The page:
Tuesday, February 3, 2015

Twofer Tuesday returns with a couple of the most faithful steeds ever produced!

First things first; I love these cars. What I mean is that I really, truly love these cars and feel that they might be the most perfectly executed automobiles ever produced. As I was saying . . .
what we have here is a 1975 Dodge Dart in the very attractive color Astral Blue Poly. We can tell it's a '75 due to the very prominent contours of the grill. The year before had a similar overall shape but the turn signals weren't set so deeply between the headlight and the middle prow.
Unless you're under 30 someone you know had one of these rides, or you did, or everyone you know did. Dart and its Plymouth sibling Valiant were built from 1963 ('60 for Valiant) through the '75 model year. After that they became the Dodge Aspen and Plymouth Volare respectively. While just about any engine produced by the Chrysler corporation was available in the Dart at some point through its long lifespan the most famous power plant of all was the Slant 6. Their durability was unparalleled.
Another identifying feature is on display here in the wraparound taillights divided into 4 rectangles. This was only the arrangement for '74 and '75. I love the concave rear window on the 2 door hardtops.
This ride is in pretty good shape considering its age. The bodies are prone to rot, especially the lower quarter panels where water tends to collect once the rubber seal of the trunk wears out. As you can see this is the height of the humongous federally-mandated safety bumper era, but on these models I think it looks fine. The cars themselves are extremely blocky and seem to be trying to fill every inch of space they can while remaining midsize, so I think they fit the theme.
A little rust behind each wheel and some scrapes and rumples on the body only confirm this as an honest daily driver in the city. That rear suspension has been replaced for sure as it's sporting a minor hot-rodders rake.
One last close-up of the turn signal deeply set into the grill. That headlight looks mighty off!
On to a sportier looking cousin:
Alright! What we have here is a 1973 Dart in a slightly faded version of Bright Red. This thing looks ready to challenge folks at the track, or at least at a red light. The front bumper looks to be an aluminum replacement. Whether that's to save weight or just serve as a non-chromed more affordable fix I don't know. The owner is certainly sending a message with the stickers on the windshield.
The Headlight Sentinel is still on the hood. A fiber optic cable ran from the turn signal to this little lens which would tell you whether your bulb was out or notify you if you left it on.
We've got a tough guy steering wheel in effect! I'm not really into replacement wheels like this but the fact remains that there were so many Darts built that it's hard for me to bemoan any customization. The column shift automatic takes a little wind out of the racing sails.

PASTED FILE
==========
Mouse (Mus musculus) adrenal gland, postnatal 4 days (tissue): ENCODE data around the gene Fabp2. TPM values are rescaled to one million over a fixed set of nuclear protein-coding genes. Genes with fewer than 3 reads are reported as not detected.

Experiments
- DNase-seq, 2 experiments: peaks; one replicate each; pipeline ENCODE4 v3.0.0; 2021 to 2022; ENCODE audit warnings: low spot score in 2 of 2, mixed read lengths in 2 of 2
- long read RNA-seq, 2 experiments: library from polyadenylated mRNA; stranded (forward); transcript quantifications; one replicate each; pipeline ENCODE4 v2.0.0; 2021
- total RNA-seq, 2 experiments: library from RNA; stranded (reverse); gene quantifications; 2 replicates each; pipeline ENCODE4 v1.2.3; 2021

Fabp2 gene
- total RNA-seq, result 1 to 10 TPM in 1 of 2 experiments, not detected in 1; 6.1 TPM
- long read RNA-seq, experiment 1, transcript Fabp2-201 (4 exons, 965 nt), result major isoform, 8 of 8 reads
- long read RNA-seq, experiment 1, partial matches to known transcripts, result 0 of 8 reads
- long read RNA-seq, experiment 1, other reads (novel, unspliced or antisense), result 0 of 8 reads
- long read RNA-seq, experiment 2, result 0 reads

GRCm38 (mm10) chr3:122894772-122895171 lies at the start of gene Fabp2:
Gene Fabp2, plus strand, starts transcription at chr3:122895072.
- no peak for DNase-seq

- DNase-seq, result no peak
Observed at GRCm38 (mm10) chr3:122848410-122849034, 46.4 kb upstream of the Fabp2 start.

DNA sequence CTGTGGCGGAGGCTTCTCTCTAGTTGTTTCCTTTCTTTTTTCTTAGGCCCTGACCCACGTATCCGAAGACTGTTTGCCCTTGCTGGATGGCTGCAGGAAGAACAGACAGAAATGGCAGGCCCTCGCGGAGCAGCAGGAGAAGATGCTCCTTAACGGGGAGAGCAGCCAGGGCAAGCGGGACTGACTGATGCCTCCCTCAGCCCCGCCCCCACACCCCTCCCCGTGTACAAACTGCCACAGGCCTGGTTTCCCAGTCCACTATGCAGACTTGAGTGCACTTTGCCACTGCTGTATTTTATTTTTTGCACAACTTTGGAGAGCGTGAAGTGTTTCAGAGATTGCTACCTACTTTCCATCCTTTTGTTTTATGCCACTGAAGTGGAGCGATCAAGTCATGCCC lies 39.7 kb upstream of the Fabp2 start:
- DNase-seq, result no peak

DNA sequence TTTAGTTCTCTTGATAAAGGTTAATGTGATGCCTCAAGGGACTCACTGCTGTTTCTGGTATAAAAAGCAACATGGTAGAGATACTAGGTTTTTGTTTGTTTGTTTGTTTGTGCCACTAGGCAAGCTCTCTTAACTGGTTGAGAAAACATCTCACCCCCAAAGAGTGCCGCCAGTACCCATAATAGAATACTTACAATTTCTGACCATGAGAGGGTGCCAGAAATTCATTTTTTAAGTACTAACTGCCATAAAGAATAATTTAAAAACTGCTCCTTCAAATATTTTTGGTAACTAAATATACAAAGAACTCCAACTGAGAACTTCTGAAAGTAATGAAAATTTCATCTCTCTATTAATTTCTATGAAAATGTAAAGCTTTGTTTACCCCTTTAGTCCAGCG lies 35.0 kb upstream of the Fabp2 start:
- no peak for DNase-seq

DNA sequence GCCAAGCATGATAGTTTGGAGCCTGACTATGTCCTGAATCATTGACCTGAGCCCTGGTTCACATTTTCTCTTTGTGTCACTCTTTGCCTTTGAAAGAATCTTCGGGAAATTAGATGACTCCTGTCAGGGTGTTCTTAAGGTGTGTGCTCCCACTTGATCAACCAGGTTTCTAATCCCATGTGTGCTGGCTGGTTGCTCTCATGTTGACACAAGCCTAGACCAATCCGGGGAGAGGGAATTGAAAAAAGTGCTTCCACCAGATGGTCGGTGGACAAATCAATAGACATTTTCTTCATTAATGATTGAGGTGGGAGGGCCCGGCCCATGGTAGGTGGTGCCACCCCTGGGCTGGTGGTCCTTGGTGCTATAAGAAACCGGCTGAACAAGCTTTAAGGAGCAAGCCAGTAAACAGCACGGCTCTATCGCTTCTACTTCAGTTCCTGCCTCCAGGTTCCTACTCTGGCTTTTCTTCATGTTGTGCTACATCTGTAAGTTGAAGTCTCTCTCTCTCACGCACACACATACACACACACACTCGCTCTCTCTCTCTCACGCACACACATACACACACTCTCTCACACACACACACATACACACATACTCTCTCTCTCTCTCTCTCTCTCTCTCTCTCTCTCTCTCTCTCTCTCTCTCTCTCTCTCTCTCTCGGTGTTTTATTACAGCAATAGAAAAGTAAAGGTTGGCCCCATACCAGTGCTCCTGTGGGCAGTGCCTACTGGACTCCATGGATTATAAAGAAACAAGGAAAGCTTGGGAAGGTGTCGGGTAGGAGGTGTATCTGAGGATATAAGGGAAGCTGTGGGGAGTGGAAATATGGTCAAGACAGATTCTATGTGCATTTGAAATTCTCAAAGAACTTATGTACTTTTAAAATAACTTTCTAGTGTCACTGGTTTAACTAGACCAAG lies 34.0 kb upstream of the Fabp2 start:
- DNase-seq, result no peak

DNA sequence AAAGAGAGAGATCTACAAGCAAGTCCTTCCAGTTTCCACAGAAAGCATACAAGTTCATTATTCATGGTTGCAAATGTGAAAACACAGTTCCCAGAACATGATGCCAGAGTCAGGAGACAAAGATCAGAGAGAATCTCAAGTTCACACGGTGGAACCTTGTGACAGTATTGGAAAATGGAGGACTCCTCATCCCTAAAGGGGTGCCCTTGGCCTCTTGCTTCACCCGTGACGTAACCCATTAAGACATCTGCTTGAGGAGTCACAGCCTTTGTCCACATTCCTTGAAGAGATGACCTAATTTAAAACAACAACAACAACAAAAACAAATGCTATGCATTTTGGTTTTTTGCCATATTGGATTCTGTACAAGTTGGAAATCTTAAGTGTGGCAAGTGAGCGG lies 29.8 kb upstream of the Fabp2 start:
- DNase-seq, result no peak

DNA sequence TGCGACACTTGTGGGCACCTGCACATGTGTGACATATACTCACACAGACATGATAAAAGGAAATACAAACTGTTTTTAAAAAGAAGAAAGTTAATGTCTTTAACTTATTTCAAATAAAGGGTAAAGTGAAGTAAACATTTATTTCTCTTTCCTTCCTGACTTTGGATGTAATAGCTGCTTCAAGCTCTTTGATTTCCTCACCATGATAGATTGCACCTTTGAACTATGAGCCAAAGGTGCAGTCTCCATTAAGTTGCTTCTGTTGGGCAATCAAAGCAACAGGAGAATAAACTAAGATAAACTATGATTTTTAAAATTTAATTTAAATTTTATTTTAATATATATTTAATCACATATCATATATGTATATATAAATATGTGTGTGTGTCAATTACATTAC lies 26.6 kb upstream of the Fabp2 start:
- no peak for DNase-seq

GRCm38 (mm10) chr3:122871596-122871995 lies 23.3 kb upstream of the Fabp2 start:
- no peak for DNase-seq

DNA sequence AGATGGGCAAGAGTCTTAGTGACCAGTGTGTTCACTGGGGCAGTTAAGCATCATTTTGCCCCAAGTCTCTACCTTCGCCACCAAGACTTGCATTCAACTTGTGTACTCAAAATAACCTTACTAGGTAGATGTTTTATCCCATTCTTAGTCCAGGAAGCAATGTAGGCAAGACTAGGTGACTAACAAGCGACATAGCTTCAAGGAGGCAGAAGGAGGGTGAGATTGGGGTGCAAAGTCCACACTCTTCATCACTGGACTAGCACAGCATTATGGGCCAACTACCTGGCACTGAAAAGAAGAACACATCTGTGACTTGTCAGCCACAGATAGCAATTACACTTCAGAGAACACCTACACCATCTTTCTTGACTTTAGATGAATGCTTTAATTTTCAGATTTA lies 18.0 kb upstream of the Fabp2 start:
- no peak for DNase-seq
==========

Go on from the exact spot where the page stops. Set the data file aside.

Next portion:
The window trim has been blacked out for extra machismo. However, why would you black out the gas cap? To let people know you've got the most siphon-able ride on the block? Still, the smaller pre-mandate rear bumpers do allow for a continuation of the slanted body line which looks cool.
Ohio plates on a classic in Brooklyn usually mean the car is unregistered and just hiding in plain sight. However, the front and back match so maybe it's legit?
Just a couple of shots showing the taillight setup on the '73. The '71 and '72 had these taillights but the grills were very different. Incidentally the Plymouth Valiant, which was an almost identical twin to the Dart, had one rectangular taillight on each side as opposed to 4 individual units.
What can I say? I like taillight design, especially when distinct like these soft shapes set into the angled bumper. That vertical slot below the taillights is the jack point where your owners manual would instruct you to fit the jack for changing a rear tire.
This red beast is so much cooler than everything else parked on this Cobble Hill street.
I'm not sure how I feel about the rims on this Dart but I guess any rough and ready mid-'70s beast still rolling the streets has the right to wear whatever shoes it wants. This is a basic trim levels ride but they did offer an almost cartoonishly Special Edition that sported body-colored fancy hubcaps, padded vinyl roof, thick bodyside molding running down the length of the car, and a stand-up hood ornament. The most insane feature of the S.E. was the thick shag carpeting included within! I looked at one for sale a couple of years ago that had its original gold shag and few things could be filthier.
The front end of this year looks just like the 1974 Dodge Dart Sport I had in California back in 2006/7. The Sport had the same fastback body style as the Plymouth Duster. Mine was a very '74-looking Harvest Gold with a white vinyl roof. Writing these two Mopars up makes me want another one. Somehow I think I'll end up with one at some point and when that time comes I'll be proud to post it.

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